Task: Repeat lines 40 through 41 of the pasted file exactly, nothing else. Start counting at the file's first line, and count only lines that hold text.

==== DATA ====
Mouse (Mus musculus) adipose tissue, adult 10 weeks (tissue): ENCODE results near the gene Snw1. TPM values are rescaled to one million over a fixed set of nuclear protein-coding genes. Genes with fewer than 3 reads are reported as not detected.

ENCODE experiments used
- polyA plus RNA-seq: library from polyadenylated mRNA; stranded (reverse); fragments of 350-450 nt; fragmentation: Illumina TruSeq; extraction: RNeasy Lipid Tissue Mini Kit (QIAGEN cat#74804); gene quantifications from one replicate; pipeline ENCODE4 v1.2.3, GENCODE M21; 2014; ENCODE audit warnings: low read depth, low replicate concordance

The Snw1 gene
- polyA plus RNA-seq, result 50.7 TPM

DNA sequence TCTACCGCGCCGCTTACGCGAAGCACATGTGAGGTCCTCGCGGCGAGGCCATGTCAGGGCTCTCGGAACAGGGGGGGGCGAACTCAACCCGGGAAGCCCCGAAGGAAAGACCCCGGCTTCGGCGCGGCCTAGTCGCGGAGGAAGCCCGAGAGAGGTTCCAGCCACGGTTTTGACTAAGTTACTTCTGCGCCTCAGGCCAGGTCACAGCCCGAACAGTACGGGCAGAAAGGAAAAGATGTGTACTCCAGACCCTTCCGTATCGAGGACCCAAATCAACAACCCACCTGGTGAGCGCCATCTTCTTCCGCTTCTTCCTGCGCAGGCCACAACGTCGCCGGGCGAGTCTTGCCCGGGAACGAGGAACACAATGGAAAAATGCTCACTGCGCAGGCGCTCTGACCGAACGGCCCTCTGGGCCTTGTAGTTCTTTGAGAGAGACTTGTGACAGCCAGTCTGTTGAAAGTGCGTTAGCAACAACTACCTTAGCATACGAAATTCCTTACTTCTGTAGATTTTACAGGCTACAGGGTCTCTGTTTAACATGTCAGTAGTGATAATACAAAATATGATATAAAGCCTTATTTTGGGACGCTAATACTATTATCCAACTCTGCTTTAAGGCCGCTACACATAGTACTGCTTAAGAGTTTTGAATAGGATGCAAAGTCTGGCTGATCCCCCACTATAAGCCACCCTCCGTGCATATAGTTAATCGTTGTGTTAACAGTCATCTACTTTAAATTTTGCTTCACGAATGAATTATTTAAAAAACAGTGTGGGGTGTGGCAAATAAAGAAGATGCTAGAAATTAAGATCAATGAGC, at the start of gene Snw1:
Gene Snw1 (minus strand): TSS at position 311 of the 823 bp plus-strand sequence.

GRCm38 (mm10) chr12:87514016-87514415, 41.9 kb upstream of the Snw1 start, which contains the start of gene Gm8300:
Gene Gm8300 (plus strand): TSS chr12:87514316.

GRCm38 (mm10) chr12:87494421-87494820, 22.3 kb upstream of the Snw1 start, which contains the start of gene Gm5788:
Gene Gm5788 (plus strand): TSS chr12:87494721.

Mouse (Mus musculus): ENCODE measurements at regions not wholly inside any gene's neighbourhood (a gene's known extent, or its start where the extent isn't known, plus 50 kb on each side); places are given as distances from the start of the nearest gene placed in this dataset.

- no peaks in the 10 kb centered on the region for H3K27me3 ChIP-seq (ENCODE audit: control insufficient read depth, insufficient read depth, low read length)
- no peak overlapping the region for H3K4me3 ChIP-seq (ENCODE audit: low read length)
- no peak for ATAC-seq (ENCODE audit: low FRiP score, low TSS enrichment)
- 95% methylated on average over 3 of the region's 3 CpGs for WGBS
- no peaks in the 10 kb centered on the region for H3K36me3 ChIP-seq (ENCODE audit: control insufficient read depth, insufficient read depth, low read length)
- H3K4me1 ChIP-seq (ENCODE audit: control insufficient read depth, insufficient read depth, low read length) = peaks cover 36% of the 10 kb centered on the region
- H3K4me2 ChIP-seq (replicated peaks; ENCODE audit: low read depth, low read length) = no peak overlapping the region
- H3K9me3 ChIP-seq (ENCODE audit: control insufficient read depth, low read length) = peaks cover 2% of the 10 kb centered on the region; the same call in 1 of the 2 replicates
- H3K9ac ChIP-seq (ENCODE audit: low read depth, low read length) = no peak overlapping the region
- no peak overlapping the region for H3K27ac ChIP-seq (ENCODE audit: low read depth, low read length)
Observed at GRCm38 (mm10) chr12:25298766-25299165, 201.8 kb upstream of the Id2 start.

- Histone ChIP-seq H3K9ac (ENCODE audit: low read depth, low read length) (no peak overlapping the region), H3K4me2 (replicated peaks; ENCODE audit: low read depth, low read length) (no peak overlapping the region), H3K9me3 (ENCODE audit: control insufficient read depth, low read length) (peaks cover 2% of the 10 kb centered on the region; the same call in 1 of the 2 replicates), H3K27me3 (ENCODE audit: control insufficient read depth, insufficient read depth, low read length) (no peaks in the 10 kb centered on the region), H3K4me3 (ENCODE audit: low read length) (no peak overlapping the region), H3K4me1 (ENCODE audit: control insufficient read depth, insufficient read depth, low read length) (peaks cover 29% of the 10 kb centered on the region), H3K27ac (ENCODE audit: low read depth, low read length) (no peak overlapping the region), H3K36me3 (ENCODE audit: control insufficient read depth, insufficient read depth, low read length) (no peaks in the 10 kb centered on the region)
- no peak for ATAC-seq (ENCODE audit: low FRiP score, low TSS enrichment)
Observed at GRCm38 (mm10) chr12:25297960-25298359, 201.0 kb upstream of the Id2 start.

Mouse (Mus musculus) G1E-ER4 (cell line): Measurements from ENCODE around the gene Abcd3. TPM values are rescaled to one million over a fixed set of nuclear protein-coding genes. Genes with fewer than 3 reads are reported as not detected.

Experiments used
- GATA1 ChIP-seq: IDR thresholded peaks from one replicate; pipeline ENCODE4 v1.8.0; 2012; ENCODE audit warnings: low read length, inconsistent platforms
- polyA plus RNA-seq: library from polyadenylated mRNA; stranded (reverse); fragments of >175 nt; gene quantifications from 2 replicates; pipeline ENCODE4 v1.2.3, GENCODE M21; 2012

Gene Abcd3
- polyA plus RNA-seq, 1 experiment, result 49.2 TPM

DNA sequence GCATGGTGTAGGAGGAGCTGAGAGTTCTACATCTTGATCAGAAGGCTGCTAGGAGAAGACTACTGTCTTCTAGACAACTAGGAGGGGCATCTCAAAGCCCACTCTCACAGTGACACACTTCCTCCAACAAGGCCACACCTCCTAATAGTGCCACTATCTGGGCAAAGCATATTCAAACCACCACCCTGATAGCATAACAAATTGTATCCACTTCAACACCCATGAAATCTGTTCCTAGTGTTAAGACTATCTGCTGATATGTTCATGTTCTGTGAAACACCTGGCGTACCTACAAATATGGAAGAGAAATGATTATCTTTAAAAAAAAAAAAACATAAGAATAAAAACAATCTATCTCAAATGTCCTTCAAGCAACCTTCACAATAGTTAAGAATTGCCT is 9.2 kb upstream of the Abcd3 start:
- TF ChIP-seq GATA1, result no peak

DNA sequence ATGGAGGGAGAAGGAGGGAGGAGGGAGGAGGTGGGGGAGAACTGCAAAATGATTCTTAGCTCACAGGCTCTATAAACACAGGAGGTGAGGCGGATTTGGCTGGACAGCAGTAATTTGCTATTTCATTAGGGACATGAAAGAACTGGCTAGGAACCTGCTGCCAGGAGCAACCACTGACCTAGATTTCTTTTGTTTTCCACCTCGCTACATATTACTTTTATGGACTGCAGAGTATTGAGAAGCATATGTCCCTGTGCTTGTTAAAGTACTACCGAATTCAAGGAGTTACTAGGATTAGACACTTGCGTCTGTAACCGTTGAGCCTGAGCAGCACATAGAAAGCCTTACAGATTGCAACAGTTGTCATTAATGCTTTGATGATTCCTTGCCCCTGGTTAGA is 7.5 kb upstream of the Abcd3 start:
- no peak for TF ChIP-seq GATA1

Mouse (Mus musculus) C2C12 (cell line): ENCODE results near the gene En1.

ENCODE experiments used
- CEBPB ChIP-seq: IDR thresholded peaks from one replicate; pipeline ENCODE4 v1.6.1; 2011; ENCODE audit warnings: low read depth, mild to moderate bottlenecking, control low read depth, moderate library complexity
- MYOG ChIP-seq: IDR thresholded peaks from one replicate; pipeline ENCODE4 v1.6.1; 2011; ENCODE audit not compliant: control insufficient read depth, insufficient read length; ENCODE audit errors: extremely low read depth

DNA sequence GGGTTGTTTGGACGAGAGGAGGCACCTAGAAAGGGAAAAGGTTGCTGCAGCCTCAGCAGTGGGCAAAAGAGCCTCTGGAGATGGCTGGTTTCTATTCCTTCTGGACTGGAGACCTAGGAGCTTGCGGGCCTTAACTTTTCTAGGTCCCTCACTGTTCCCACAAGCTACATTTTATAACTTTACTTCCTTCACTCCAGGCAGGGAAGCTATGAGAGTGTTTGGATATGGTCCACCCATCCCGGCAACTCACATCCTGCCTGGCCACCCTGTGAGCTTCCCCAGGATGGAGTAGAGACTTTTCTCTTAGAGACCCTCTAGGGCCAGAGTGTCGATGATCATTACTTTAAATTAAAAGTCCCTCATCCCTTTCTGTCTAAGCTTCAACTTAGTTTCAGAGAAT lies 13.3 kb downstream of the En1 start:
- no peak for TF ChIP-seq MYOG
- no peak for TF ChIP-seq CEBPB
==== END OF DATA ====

- MYOG ChIP-seq: IDR thresholded peaks from one replicate; pipeline ENCODE4 v1.6.1; 2011; ENCODE audit not compliant: control insufficient read depth, insufficient read length; ENCODE audit errors: extremely low read depth

DNA sequence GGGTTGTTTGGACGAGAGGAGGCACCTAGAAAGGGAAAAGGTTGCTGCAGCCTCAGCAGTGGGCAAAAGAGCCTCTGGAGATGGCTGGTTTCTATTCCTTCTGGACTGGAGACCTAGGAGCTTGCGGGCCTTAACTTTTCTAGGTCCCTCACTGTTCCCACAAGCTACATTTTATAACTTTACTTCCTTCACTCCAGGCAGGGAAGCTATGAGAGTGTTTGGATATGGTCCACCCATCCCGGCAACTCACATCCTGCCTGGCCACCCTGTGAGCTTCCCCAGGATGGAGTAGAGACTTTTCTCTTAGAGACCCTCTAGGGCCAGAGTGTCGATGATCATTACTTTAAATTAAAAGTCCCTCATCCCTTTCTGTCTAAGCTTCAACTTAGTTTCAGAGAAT lies 13.3 kb downstream of the En1 start: